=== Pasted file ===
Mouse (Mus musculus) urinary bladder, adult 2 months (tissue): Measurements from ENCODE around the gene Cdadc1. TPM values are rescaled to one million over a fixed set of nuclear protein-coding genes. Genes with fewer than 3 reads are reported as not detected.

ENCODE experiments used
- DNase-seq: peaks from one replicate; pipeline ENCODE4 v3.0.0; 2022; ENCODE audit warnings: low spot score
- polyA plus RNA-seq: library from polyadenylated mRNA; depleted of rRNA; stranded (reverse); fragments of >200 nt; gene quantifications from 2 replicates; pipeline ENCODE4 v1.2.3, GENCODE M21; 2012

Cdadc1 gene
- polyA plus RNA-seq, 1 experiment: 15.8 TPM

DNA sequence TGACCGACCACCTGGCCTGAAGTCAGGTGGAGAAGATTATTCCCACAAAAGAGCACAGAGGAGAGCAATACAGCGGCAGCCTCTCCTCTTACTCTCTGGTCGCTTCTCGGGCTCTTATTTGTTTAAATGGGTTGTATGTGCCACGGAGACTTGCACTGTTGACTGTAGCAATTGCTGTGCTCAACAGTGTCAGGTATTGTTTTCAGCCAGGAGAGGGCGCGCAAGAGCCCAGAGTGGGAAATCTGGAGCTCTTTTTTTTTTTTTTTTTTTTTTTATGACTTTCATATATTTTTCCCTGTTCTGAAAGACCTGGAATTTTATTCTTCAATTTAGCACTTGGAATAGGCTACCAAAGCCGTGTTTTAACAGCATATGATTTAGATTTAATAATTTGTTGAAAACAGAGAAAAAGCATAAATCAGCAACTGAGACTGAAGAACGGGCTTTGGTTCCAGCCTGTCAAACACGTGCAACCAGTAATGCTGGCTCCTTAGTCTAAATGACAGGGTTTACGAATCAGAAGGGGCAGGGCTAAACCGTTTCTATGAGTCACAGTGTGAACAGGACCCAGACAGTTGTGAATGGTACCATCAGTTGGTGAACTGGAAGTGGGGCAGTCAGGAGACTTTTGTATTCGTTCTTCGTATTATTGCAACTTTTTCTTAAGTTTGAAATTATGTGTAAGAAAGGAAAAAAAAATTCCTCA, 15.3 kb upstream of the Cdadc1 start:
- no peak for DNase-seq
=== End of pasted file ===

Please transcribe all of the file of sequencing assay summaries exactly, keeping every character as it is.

Mouse (Mus musculus) urinary bladder, adult 2 months (tissue): Measurements from ENCODE around the gene Cdadc1. TPM values are rescaled to one million over a fixed set of nuclear protein-coding genes. Genes with fewer than 3 reads are reported as not detected.

ENCODE experiments used
- DNase-seq: peaks from one replicate; pipeline ENCODE4 v3.0.0; 2022; ENCODE audit warnings: low spot score
- polyA plus RNA-seq: library from polyadenylated mRNA; depleted of rRNA; stranded (reverse); fragments of >200 nt; gene quantifications from 2 replicates; pipeline ENCODE4 v1.2.3, GENCODE M21; 2012

Cdadc1 gene
- polyA plus RNA-seq, 1 experiment: 15.8 TPM

DNA sequence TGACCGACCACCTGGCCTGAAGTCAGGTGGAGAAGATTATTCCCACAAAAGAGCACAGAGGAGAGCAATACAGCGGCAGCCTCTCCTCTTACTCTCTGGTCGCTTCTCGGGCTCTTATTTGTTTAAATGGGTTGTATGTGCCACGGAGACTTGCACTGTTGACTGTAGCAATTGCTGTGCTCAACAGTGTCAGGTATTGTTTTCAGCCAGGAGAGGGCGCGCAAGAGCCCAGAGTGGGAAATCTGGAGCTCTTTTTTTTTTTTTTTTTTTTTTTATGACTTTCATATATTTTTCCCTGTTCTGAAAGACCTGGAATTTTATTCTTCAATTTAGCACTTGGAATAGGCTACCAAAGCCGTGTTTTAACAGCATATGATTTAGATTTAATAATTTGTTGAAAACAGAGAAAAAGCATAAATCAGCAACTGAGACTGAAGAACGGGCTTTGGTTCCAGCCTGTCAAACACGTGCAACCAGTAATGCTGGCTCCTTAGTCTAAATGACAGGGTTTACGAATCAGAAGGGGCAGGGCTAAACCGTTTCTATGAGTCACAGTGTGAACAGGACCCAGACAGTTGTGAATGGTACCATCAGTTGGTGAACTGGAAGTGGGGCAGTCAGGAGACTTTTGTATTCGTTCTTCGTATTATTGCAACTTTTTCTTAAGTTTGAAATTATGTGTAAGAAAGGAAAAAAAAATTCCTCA, 15.3 kb upstream of the Cdadc1 start:
- no peak for DNase-seq